The housing is also provided with a window 26 midway between the male and female ends.

Referring particularly to FIG. 3, it will be noted that the prong 16 is electrically connected directly to the socket 22. Similarly, the ground prong 18 is electrically connected directly to the ground socket 24. The prong 17 is electrically connected to the socket 23, but the socket 23 has an electrical break 28 between its ends. This provides the socket 23 with an outer terminal part 38 adjacent the female end of the housing and an inner terminal part 40 spaced inwardly from the outer terminal part.

A lamp 30 is located within the housing 12 and positioned so that when the lamp is illuminated, its light can be seen through the window 26. The lamp is connected to the combined terminal consisting of prong 16 and socket 22. It is also connected to resistors 32 and 34. The resistor 32 is in turn connected to the prong 17 and inner terminal part 40 assembly, while the resistor 34 is connected to the outer terminal part 38. The lamp 30 is a neon lamp with a very high resistance while the two resistors 32 and 34 have the same, significantly lower, resistance.

In the use of the tester, the male end is plugged into an electrical outlet. If power is present at the outlet, a voltage will be applied across the prongs 16 and 17 and thus across lamp 30 and resistor 32. This causes the lamp to glow.

When a resistive load is connected to the tester with a male plug, one of the prongs of the male plug will be connected to the socket 22, while the other will initially connect with the outer terminal part 38 of the prong 17 and socket 23 assembly. This applies a voltage across a circuit consisting of resistors 32 and 34 and load resistance 36, all connected in series. This acts as a voltage divider to reduce the voltage across the lamp 30 so that it becomes significantly dimmer or even goes out. This indicates the continuity of the resistive load 36. If there is an open circuit in the load, the lamp will not dim.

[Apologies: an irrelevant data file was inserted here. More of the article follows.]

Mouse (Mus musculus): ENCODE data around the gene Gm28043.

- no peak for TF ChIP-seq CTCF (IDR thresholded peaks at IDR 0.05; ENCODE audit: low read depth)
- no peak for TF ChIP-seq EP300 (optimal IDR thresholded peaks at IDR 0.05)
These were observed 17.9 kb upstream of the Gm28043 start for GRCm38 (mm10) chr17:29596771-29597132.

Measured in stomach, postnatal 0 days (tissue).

When the male plug of the load is fully seated in the female end of the tester, one of the prongs will bridge the gap between the terminal parts 38 and 40, so that the resistors 32 and 34 will be connected in parallel to one another and in series with the lamp 30. The lamp 30 is brightly illuminated once more. This indicates that the male plug has been fully seated in the female socket and that power is being supplied to the resistive load 36.

While one embodiment of the present invention has been described in the foregoing, it is to be understood that other embodiments are possible within the scope of the invention. The scope of the invention is to be ascertained solely by reference to the appended claims.

Patent Citations
Cited PatentFiling datePublication dateApplicantTitle
US3733576 *Jul 28, 1971May 15, 1973Cooper JReversible safety ground plug
US3836844 *May 17, 1973Sep 17, 1974Prugh RSafety tester for electrical appliances and receptacles
US3857096 *Apr 5, 1973Dec 24, 1974Gregory LElectrical current leakage detector
US3962630 *Oct 31, 1974Jun 8, 1976Mono-Probe CorporationElectrical continuity and voltage testing device
US4843514 *Nov 21, 1988Jun 27, 1989Bodkin Lawrence EElectrical connection sentry system
CA652423A *Nov 20, 1962Ray L FergusonIndicator tester
DE1176273B *Jul 13, 1962Aug 20, 1964Adolf MuehlmeyerElektrisches Pruefgeraet zum UEberpruefen des richtigen Anschlusses von Schutzkontakt-Steckdosen
Referenced by
Citing PatentFiling datePublication dateApplicantTitle
US5285163 *May 7, 1992Feb 8, 1994Liotta William AElectrical cable continuity and voltage tester
US5781015 *Apr 3, 1997Jul 14, 1998Duffin; Stewart R.Extension cord with integral monitoring system
US5920191 *Nov 12, 1997Jul 6, 1999Wrap-On Company, Inc.Current flow monitor for heating cables
US6701795 *Nov 16, 2001Mar 9, 2004Danfoss A/SMethod for testing a heating system
Classifications
U.S. Classification324/508, 324/556, 340/656, 340/655
International ClassificationG01R31/00
Cooperative ClassificationG01R31/006
European ClassificationG01R31/00T2
Legal Events
DateCodeEventDescription
Feb 22, 1995FPAYFee payment
Year of fee payment: 4
Mar 23, 1999REMIMaintenance fee reminder mailed
Aug 29, 1999LAPSLapse for failure to pay maintenance fees
Nov 9, 1999FPExpired due to failure to pay maintenance fee
Effective date: 19990827